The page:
A tough week – the puppy, so dear to my heart, must be returned due to a severe asthmatic reaction. Nothing but to bear the regret and knuckle down to find her a new home. So, for now, a piece of hopefulness from the novel:
Cross-legged and hunched on her bed with her little computer, the woman sipped from a mug of tea, browsing for her map; the Valley of the Seven Winters. On the screen, contours described a flat, u-shaped channel rising to steeper slopes, demarcated green and forested, on either side. A scribble of river and a road that followed it into a horseshoe bend, ribs of a gentler hill anchored by scree. Aida looked at the biro note on her hand ordering her to buy the map the next day, and the ticket to Santa Fe. She would place herself on paper, a dot, an empty plot at the end of the road. And there would come to be a house, built along a basic plan; Adobe bungalow, porch, hearth. Stone path around the outside to a standalone greenhouse in bottle green, full of her best-beloved species. Aida was a botanist, not an especially well-qualified one, and not paid to be. Full sized trees, not city stunted! She scratched her wrist. Someone upstairs screamed an epithet that sounded often-used without having been ever thought-through. Next, crying, or it was a cat, or the wheels of hand cart stubbing on a section of pavement. Very different sounds, but why distinguish? There was nothing on the isle of Manhattan to keep her, except her own badness and the sights she had not seen.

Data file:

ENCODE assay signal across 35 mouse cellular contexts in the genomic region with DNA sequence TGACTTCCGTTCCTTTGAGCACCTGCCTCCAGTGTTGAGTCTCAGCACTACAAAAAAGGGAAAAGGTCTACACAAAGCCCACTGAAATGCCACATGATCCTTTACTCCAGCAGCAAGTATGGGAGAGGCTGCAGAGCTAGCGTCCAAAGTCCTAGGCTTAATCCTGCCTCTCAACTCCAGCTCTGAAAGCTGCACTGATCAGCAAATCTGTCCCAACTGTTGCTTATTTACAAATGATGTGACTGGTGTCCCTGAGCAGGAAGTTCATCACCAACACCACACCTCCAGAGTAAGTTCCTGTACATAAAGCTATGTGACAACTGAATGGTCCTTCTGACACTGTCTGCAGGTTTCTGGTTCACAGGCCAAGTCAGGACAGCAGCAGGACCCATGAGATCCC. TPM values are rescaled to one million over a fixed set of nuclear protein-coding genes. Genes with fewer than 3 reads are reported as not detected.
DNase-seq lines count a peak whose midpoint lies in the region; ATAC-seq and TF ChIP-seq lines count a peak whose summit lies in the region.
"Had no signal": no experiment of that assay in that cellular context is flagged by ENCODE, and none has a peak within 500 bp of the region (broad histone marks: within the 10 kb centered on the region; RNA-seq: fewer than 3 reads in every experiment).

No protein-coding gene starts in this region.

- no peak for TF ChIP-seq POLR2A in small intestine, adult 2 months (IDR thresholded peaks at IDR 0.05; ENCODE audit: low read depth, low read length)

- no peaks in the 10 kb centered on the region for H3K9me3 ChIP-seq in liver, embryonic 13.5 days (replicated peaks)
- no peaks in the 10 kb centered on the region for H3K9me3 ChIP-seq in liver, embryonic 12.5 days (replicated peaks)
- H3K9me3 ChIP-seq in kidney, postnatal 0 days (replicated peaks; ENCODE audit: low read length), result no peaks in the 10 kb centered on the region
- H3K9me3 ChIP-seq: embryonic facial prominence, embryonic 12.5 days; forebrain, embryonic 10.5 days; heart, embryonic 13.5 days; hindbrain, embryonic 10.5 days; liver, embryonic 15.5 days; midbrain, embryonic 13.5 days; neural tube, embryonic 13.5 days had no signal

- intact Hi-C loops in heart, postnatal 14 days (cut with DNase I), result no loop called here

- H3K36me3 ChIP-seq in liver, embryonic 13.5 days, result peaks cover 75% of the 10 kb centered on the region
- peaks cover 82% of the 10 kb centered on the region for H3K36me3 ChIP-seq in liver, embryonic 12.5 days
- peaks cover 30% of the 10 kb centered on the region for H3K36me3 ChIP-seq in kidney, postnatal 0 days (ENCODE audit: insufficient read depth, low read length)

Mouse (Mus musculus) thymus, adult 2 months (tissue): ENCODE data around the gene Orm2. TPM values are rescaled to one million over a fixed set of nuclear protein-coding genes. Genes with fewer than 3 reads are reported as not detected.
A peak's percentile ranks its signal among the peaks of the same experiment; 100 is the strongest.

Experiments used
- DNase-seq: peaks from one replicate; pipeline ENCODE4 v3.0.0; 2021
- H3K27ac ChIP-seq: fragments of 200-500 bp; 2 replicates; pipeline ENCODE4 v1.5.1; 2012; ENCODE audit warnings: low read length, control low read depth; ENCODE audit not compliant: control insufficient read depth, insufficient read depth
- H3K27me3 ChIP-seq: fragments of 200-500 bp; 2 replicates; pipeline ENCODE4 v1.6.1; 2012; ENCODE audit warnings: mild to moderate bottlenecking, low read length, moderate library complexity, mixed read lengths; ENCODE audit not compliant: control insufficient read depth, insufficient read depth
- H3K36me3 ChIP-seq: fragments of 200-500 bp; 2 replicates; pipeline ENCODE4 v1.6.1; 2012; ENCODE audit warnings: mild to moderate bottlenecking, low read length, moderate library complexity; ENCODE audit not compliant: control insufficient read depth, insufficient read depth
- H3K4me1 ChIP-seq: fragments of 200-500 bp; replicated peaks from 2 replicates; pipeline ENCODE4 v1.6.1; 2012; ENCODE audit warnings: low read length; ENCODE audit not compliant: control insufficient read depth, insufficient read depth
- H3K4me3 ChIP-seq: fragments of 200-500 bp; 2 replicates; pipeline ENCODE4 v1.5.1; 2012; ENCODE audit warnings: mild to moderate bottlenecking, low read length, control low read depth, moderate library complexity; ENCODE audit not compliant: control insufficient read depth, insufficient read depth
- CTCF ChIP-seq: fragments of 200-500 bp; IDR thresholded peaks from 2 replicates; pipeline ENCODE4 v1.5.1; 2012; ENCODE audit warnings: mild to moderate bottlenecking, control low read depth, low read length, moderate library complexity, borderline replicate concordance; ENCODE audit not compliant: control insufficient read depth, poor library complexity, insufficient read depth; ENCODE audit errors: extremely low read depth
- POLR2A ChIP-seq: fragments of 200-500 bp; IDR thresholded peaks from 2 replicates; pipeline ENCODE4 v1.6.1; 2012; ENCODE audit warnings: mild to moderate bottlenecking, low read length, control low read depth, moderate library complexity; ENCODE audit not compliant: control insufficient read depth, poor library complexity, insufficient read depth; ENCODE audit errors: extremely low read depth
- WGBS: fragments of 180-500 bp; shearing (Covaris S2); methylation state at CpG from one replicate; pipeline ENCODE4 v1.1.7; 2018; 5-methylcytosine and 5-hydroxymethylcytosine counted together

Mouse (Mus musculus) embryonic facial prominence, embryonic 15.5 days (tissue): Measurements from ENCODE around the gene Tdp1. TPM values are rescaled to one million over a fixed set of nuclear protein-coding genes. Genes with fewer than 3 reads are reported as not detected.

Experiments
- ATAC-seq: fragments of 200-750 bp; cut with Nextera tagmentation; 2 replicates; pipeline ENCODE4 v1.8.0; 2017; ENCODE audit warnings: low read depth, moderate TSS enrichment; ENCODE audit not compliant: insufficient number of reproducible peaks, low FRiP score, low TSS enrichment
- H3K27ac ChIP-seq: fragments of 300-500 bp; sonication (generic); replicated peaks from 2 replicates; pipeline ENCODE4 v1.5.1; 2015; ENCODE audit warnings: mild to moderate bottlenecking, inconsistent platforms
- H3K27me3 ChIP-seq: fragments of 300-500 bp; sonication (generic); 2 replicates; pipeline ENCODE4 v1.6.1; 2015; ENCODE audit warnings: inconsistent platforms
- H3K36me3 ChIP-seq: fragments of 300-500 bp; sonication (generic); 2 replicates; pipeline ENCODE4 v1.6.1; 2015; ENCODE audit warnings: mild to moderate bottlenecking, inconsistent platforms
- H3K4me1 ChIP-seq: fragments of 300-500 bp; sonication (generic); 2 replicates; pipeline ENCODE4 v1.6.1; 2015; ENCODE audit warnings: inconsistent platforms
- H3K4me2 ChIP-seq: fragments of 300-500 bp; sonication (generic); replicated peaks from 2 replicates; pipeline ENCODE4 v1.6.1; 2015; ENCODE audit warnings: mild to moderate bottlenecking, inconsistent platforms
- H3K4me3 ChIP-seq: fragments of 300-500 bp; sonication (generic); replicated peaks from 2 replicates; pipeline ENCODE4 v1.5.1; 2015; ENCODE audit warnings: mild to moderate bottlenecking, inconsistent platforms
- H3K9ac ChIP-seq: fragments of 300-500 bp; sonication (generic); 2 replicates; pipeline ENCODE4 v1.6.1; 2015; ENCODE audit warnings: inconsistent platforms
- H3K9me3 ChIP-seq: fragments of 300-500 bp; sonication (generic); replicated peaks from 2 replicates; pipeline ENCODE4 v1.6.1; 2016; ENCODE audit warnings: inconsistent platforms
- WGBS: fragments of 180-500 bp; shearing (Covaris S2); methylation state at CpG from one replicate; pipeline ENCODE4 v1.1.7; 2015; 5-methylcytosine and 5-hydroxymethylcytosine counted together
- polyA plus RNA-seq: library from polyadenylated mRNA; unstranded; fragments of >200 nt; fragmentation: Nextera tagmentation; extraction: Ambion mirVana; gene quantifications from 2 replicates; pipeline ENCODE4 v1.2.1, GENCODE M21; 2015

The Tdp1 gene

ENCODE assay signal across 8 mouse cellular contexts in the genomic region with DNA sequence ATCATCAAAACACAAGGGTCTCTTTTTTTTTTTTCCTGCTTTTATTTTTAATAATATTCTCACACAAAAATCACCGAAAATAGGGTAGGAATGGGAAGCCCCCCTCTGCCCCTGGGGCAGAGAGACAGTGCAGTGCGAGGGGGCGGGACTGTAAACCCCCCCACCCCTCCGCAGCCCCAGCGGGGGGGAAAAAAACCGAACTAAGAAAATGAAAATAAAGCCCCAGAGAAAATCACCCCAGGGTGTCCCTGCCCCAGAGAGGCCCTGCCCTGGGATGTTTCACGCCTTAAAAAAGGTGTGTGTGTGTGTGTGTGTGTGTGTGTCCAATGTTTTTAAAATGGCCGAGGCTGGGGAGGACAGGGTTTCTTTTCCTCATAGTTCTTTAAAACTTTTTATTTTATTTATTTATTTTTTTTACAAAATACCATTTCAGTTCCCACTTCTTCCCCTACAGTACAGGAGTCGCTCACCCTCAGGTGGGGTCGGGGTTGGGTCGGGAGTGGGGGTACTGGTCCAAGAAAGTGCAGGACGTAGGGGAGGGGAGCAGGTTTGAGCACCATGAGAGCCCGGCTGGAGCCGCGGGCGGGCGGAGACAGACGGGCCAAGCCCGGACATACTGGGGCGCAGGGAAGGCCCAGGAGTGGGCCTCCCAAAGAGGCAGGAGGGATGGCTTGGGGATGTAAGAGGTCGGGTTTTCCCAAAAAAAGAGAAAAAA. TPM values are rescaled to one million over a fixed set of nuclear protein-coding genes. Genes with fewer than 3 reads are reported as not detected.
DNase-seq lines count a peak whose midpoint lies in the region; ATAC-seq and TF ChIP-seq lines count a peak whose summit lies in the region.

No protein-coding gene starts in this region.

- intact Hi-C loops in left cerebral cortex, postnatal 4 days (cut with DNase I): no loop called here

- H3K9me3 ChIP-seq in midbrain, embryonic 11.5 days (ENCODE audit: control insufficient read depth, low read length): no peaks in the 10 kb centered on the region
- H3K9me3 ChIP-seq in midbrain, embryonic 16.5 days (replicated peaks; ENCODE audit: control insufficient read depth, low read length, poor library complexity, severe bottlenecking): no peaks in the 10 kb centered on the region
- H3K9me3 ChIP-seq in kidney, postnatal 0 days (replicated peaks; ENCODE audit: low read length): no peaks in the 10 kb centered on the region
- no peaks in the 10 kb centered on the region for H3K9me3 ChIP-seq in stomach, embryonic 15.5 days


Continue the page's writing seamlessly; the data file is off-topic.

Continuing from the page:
She entered New York City Beautiful Wilderness Free Space into the browser search bar, but nothing coherent came up. The use of a search engine as divination tool was not the intended purpose, though often fruitful. It was how she had found out about the valley after all, and the name of the man whose life she had ruined. She tapped her teeth against the cup, which shunted forward a memory of Viking berserkers, of all things, who in their fury would bite down on the edges of their shields, and of the Lewis chessmen, performing the same clamping gesture in walrus ivory. She put the mug next to the cantina, trying not to think of axes breaking teeth, and of the shock of unwanted blood. Which of course she had no knowledge of in reality, though her mouth hurt, and she had to touch her face to check for damage. No harm, and hope the only agony.